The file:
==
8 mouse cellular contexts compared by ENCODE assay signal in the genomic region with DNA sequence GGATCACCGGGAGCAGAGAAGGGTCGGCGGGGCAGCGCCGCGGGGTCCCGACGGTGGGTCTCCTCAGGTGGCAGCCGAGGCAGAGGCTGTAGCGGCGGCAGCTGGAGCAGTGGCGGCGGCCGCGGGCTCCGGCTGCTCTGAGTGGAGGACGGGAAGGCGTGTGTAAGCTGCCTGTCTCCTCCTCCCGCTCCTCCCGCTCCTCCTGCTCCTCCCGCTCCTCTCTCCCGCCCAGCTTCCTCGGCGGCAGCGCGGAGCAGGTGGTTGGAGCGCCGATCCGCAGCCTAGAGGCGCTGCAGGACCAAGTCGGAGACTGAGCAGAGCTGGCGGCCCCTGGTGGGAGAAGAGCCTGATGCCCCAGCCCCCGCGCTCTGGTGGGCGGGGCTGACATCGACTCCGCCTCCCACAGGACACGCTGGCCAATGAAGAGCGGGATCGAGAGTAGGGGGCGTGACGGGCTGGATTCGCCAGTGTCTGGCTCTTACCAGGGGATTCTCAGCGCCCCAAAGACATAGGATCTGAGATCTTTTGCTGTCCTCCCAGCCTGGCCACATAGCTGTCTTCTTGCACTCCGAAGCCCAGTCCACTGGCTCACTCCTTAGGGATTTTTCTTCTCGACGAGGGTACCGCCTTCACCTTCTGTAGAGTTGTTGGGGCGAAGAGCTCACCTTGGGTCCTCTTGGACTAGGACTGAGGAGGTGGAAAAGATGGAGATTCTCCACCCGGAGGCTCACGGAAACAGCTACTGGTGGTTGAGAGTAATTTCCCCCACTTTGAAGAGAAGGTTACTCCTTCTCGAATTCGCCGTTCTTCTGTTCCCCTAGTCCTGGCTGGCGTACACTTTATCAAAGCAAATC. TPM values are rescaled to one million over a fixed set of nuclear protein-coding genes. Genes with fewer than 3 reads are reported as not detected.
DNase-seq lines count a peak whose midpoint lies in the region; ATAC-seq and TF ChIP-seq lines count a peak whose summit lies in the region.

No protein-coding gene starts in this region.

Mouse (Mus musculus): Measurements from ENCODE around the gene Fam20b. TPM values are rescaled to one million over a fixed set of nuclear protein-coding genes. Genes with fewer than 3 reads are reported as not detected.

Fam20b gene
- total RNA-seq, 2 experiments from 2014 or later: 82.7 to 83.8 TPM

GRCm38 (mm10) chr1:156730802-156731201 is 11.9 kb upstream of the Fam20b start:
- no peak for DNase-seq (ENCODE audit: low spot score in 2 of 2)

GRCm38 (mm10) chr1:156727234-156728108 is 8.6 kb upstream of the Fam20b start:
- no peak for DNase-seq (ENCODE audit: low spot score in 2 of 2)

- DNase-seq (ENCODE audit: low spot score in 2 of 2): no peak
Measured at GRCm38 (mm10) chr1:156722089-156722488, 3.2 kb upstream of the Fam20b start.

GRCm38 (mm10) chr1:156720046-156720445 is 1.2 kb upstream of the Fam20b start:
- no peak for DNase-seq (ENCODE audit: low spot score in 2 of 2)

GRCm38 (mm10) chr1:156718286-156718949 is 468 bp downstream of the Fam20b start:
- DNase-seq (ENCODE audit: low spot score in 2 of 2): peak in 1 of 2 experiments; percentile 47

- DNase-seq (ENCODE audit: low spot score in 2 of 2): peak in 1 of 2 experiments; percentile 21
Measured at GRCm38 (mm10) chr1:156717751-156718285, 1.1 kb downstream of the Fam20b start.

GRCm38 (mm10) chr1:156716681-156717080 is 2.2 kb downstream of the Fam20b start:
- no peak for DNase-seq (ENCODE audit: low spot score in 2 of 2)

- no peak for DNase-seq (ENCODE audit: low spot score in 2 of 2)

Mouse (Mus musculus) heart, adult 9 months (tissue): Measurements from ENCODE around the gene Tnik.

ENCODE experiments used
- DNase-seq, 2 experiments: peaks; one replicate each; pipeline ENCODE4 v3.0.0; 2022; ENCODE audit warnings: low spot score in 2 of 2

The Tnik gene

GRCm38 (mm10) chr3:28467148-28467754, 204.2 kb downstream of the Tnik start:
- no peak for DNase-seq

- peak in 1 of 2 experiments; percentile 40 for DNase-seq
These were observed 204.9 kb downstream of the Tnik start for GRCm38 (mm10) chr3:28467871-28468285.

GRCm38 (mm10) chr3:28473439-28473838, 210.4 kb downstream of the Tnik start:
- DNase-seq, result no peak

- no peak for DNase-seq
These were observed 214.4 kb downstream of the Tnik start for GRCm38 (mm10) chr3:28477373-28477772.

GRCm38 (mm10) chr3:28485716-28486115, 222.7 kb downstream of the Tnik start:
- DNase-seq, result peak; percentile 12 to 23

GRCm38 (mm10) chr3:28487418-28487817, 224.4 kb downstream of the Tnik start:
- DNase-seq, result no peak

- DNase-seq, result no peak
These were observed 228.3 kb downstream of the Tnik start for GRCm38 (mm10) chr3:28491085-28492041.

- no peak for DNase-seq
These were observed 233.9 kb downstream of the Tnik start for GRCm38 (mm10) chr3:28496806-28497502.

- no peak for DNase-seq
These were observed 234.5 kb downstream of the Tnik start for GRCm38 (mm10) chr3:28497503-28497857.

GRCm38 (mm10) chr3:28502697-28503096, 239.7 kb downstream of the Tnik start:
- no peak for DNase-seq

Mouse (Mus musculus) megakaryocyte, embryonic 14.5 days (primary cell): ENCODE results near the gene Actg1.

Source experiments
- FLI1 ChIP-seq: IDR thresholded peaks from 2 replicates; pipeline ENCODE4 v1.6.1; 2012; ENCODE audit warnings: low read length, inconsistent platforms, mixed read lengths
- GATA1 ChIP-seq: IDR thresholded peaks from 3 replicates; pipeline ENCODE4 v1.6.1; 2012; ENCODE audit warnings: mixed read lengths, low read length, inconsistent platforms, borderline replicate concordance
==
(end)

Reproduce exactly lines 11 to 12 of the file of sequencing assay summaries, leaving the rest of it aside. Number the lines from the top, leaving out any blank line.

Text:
- DNase-seq (ENCODE audit: low spot score in 2 of 2): no peak
Measured at GRCm38 (mm10) chr1:156722089-156722488, 3.2 kb upstream of the Fam20b start.